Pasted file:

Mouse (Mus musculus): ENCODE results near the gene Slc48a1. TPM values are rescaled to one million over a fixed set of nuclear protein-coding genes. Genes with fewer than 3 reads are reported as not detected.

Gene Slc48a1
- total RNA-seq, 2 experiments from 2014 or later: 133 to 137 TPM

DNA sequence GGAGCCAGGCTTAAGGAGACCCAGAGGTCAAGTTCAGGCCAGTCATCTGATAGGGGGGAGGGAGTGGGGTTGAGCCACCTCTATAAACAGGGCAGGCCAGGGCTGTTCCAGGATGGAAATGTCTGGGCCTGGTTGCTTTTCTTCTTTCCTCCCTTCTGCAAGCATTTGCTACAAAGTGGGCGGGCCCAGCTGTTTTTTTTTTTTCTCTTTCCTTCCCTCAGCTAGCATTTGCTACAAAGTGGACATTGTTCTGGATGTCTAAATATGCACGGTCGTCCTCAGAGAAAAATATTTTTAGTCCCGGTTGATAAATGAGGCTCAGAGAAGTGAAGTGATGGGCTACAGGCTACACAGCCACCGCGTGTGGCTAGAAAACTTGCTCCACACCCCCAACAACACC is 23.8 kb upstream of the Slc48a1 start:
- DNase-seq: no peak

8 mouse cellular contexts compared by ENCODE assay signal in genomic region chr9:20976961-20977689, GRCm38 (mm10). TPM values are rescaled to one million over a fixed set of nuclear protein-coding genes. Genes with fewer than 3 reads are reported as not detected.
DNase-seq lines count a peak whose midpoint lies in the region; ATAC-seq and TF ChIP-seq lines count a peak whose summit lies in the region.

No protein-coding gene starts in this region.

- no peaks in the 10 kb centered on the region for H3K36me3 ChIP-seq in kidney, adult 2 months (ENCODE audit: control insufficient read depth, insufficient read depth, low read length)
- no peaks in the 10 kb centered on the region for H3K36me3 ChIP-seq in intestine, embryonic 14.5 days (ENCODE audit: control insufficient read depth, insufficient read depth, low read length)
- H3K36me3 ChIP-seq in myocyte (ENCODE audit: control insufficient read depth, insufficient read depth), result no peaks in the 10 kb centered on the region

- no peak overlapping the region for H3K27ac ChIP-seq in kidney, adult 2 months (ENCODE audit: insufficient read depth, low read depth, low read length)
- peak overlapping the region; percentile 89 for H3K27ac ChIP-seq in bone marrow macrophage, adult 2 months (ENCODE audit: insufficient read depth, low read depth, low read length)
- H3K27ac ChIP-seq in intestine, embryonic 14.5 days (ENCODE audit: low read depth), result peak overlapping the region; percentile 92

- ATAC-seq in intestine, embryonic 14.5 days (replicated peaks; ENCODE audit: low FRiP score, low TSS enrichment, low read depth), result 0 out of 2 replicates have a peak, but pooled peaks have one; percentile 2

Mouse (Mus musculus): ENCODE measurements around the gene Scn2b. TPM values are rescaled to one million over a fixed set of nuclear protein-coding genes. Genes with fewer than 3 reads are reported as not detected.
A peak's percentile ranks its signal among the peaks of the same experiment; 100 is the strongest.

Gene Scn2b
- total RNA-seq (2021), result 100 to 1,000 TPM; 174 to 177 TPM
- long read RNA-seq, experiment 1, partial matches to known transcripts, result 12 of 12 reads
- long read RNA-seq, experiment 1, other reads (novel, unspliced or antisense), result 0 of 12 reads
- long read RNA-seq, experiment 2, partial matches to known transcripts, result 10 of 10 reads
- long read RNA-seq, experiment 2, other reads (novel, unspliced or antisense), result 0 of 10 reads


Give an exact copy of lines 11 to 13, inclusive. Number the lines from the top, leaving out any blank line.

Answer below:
- H3K36me3 ChIP-seq in myocyte (ENCODE audit: control insufficient read depth, insufficient read depth), result no peaks in the 10 kb centered on the region

- no peak overlapping the region for H3K27ac ChIP-seq in kidney, adult 2 months (ENCODE audit: insufficient read depth, low read depth, low read length)
- peak overlapping the region; percentile 89 for H3K27ac ChIP-seq in bone marrow macrophage, adult 2 months (ENCODE audit: insufficient read depth, low read depth, low read length)